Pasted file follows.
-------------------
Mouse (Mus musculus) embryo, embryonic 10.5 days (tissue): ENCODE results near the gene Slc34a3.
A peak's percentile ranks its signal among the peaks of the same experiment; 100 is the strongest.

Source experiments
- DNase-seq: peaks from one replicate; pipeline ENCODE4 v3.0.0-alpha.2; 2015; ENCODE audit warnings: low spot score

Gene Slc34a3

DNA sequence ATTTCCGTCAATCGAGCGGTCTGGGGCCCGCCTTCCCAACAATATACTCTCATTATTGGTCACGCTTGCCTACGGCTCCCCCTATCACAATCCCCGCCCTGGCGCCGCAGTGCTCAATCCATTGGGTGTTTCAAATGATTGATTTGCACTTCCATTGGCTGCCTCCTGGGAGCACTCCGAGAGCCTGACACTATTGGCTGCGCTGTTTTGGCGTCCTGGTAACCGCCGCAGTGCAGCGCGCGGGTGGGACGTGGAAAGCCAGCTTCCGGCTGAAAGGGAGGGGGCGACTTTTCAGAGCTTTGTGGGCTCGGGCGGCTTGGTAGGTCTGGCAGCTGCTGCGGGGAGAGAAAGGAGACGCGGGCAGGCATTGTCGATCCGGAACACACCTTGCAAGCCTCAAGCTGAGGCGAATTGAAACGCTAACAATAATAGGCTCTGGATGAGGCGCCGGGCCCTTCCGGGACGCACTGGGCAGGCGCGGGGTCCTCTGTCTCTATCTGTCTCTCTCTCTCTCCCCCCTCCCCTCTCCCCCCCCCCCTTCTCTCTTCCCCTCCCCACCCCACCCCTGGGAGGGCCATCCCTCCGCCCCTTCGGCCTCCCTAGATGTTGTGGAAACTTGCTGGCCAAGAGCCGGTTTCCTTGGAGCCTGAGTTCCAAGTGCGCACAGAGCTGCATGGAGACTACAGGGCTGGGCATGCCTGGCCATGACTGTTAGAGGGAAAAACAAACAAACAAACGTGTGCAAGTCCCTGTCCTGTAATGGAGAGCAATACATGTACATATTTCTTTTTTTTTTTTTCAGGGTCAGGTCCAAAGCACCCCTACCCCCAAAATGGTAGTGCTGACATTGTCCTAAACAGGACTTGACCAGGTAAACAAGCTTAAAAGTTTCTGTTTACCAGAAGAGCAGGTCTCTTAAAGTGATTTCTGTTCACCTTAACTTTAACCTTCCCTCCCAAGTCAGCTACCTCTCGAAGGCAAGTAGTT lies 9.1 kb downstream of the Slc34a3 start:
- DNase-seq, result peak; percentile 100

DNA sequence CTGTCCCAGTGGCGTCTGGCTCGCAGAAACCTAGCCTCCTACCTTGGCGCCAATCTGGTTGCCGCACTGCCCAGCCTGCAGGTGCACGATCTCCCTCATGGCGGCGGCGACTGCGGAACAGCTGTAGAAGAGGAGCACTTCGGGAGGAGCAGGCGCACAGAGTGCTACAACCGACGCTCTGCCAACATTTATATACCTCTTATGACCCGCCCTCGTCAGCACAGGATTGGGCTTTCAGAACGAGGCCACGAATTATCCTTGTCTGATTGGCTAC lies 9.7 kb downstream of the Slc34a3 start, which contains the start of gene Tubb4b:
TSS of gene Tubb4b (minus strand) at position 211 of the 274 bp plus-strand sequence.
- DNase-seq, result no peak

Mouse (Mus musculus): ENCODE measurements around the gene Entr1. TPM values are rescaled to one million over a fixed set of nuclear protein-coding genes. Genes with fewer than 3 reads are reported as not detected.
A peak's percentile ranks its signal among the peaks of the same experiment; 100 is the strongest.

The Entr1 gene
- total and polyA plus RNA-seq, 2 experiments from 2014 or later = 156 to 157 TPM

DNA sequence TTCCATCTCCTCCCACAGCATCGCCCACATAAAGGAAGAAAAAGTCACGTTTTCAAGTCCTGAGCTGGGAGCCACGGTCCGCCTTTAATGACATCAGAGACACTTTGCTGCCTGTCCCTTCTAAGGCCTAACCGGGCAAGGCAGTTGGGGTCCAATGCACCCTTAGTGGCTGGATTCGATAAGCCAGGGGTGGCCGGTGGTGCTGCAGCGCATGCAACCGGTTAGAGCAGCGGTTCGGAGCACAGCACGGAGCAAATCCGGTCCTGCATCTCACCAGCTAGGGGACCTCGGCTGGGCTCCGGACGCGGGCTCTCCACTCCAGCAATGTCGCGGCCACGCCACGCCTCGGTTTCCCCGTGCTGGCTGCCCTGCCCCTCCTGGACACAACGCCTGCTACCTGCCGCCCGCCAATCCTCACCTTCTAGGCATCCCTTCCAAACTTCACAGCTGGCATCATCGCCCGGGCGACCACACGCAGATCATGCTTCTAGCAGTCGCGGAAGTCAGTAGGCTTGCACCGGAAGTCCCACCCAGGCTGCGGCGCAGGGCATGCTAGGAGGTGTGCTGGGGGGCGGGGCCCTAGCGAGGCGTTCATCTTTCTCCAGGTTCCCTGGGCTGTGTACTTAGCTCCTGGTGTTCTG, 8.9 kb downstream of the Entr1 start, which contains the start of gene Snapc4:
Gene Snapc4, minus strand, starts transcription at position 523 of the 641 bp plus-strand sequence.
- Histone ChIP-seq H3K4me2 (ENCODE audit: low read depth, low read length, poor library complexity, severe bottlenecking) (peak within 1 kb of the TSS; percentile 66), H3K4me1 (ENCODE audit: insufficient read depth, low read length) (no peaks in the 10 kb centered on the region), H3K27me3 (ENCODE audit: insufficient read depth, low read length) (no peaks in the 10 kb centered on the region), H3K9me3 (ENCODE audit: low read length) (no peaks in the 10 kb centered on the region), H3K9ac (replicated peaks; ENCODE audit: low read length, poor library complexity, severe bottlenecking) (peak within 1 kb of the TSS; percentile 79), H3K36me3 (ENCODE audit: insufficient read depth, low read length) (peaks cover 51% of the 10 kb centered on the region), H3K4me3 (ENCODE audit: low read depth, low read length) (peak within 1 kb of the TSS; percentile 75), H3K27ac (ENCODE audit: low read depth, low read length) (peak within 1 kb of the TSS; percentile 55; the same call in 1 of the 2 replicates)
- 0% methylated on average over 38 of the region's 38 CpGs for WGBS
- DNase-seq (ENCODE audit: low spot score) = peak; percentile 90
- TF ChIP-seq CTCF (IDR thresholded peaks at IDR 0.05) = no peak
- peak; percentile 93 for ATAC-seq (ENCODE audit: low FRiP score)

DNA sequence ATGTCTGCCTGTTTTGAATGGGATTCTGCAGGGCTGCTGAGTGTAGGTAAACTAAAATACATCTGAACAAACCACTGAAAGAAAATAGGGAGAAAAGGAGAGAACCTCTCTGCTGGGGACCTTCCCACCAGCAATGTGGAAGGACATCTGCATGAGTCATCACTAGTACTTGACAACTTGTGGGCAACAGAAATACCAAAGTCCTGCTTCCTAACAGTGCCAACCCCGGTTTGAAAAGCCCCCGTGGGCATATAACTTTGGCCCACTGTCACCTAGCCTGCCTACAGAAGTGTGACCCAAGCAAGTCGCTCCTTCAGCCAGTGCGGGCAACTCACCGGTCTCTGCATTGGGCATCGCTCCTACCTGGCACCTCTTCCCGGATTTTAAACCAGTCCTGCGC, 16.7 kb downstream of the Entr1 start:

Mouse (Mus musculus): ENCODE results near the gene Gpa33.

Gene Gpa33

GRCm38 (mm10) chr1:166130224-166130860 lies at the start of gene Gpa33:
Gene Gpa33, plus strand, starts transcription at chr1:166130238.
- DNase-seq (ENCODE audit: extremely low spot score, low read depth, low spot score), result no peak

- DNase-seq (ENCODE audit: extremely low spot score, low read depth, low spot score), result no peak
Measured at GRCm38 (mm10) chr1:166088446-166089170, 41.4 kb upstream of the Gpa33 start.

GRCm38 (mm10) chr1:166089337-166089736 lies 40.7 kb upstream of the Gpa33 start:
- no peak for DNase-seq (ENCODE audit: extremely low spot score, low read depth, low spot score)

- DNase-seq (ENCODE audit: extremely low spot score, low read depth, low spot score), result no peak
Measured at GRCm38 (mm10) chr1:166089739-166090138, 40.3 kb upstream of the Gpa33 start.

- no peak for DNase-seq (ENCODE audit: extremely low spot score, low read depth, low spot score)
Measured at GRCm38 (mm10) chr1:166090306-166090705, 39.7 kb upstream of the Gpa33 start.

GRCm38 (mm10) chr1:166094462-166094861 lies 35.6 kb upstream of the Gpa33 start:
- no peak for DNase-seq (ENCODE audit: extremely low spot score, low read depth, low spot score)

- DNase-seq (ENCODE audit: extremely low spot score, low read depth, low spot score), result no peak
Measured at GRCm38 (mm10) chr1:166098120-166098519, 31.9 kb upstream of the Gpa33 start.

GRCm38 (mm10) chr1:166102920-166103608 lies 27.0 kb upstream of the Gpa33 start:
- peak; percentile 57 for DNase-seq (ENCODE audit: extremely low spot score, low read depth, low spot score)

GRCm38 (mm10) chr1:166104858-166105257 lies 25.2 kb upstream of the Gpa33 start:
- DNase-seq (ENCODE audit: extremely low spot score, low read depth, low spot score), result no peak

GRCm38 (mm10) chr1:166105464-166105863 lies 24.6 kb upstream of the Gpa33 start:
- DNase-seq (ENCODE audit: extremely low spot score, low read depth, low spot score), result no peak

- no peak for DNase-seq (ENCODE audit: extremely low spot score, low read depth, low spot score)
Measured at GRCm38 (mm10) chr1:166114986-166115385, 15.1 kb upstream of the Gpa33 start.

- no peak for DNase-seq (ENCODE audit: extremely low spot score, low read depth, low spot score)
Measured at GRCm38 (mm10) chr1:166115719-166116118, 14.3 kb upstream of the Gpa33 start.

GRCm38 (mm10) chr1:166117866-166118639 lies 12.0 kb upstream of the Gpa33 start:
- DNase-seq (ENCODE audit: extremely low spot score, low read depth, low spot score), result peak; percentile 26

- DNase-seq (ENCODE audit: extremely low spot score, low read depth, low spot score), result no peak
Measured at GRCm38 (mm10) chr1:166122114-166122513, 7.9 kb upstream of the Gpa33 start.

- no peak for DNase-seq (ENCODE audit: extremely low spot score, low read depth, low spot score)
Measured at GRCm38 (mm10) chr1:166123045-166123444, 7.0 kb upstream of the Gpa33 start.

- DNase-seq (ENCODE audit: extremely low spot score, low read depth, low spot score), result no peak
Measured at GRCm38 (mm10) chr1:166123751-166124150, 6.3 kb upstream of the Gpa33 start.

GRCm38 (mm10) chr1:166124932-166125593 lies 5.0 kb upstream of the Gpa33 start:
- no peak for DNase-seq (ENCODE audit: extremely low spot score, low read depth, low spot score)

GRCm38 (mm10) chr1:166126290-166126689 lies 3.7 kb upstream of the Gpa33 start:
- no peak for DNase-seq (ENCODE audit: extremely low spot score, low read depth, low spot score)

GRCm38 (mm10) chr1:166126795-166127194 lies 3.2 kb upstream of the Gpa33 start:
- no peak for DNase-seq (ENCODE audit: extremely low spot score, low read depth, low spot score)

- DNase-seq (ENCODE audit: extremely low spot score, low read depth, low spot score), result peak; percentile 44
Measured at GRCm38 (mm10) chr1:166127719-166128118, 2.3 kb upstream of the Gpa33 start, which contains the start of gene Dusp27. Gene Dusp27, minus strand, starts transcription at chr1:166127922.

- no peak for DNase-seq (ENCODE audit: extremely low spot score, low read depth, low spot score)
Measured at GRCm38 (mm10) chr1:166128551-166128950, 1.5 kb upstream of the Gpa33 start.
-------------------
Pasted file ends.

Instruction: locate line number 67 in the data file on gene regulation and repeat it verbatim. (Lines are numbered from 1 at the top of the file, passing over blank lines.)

Measured at GRCm38 (mm10) chr1:166128551-166128950, 1.5 kb upstream of the Gpa33 start.